|Karolyne White's tomato plant.
By Marlene Gasdia-Cochrane
Over a year ago, Karolyne White was living in a hotel because her house had flooded. Her daughter and son-in-law gave her a two-inch tomato plant for Mother’s Day to help bring a little garden to the room. She watered it, she put it outside to get some sunlight and it started to grow, and then grow, and grow some more. It outgrew its stakes and by the time Karolyne moved out of the hotel six months later, it had already bloomed and yielded fruit.
Fall had arrived and Karolyne left the plant behind when she moved. But the story of the plant doesn’t end here. One of the hotel workers knew Karolyne could be reached at Grace Congregational UCC in Framingham
, so he delivered the plant to the church office. Karolyne put the plant by the window, and continued to water it. Because it kept bearing those red fruits, Karolyne thought of the plant as a symbol that God is Still Speaking.
By November, Pastor Brad Watters thought it was time to get rid of the plant -- which was now becoming unwieldy and taking over too much of the office space -- and add it to the compost pile. (Grace Church happens to be a Green Congregation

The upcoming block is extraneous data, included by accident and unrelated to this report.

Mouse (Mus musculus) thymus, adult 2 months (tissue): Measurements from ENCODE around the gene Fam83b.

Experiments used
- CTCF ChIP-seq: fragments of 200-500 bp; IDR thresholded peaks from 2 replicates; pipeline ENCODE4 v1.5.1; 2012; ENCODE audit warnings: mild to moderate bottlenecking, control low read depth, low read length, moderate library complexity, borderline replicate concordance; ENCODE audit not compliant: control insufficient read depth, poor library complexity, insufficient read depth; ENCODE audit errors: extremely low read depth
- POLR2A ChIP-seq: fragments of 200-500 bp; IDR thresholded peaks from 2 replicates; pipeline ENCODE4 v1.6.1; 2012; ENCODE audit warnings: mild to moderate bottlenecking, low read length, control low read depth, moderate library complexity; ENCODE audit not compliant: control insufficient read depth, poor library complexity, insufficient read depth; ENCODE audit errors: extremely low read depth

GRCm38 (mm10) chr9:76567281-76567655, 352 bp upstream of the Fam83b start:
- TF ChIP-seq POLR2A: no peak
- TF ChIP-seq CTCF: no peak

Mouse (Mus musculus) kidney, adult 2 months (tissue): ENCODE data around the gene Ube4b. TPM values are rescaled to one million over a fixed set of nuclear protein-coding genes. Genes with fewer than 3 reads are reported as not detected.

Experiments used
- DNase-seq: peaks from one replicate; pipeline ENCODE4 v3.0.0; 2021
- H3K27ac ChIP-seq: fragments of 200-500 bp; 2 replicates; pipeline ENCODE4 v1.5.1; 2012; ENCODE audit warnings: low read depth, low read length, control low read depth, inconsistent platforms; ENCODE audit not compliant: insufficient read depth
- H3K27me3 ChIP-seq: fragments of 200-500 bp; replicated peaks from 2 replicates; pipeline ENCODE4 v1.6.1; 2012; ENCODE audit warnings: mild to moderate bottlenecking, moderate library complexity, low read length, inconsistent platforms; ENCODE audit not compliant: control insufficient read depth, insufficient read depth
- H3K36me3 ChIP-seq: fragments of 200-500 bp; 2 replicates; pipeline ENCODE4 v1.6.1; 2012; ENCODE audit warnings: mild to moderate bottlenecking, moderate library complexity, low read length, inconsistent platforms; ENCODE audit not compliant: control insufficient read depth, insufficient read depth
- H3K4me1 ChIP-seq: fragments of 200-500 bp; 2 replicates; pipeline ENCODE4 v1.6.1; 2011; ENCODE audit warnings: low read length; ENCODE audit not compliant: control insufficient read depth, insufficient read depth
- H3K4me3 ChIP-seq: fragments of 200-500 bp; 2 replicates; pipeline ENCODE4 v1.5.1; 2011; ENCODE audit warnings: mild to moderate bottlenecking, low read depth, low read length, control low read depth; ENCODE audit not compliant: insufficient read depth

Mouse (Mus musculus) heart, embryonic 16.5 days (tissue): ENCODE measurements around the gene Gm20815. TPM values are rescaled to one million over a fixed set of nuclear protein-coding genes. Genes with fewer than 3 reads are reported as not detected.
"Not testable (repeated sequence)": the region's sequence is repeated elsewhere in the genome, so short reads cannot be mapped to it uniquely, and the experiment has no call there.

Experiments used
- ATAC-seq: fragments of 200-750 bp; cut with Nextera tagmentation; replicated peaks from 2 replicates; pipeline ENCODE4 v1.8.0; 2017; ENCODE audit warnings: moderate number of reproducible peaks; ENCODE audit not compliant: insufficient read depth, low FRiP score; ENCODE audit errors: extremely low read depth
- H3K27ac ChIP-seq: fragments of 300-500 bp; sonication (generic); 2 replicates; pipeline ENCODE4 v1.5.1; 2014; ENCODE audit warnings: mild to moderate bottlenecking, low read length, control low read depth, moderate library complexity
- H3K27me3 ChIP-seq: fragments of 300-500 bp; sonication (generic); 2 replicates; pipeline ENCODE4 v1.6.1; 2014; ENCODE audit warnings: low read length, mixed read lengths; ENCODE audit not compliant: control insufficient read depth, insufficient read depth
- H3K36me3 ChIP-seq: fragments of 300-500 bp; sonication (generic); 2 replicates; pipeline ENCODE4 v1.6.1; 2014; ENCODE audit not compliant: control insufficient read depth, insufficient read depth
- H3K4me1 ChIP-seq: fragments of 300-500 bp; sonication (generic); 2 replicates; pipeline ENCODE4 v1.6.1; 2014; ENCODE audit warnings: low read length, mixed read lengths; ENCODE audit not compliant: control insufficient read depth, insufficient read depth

.) Karolyne refused because it was still thriving and reminding her that God is Still Speaking.
In December, Brad broke off a 3-inch twig and attached it to his ailing poinsettia plant. Within weeks, the twig grew to 12 inches, and one could see tomatoes peeking through the now healthy poinsettia leaves. Even when the fruits were hiding among different plant leaves, Karolyn was reminded that God is Still Speaking.
Winter came and went and it still continued to grow and produce fruit. Despite cold and seasonal darkness, God is Still Speaking.
Some members doubted the plant was the original because they didn’t believe it could stay alive throughout winter. Then spring arrived and it continued to flourish. Despite the doubting, God is Still Speaking.
Now it is summer. The original plant is still growing and still producing fruit. And God is Still Speaking.
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